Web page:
I'll start with the landmarks on the bottom of the foot, Marjorie Smith has a great diagram for this:
Learn all of these.
Yes, I know, that's extraordinarily helpful. Moving on...
It's also helpful to know that bones that make up the hoof and the bottom of the leg. I picked this next photo because it's very simple to see the bones and how they fit together:
This graphic is not so simple but highlights more of the structures that you should know about:
- P1 - proximal phalanx - long pastern
- P2 - middle phalanx - short pastern
- P3 - distal phalanx - coffin bone/pedal bone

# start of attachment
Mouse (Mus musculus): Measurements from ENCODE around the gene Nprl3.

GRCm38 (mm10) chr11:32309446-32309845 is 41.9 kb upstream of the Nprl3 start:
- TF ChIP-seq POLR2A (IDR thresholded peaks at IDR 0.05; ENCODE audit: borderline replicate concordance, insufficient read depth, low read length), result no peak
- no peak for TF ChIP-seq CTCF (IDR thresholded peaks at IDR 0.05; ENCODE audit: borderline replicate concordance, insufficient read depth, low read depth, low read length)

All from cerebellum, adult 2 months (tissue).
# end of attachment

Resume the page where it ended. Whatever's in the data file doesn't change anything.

- Navicular bone - distal sesamoid
- Deep flexor tendon - deep digital flexor tendon
- Coronary band - coronet band
- Plantar cushion - digital cushion
It might help to think of the horse's lower leg as analogous to our hands and feet. The cannon bone is the "same" as one of our metacarpals or metatarsals (the bones inside our foot or palm), while the three bones inside the fetlock and hoof are analogous to the bones in our fingers or toes, only in humans we call those bones phalanges and not phalanxes. Unlike us, walking around with all our weight on our cannon bones and hocks, horses walk around on the ends of four toes. Horses used to have more toes, a couple million years ago, their vestigial remains are now called splint bones.
|Why hello there, cute little horse ancestor|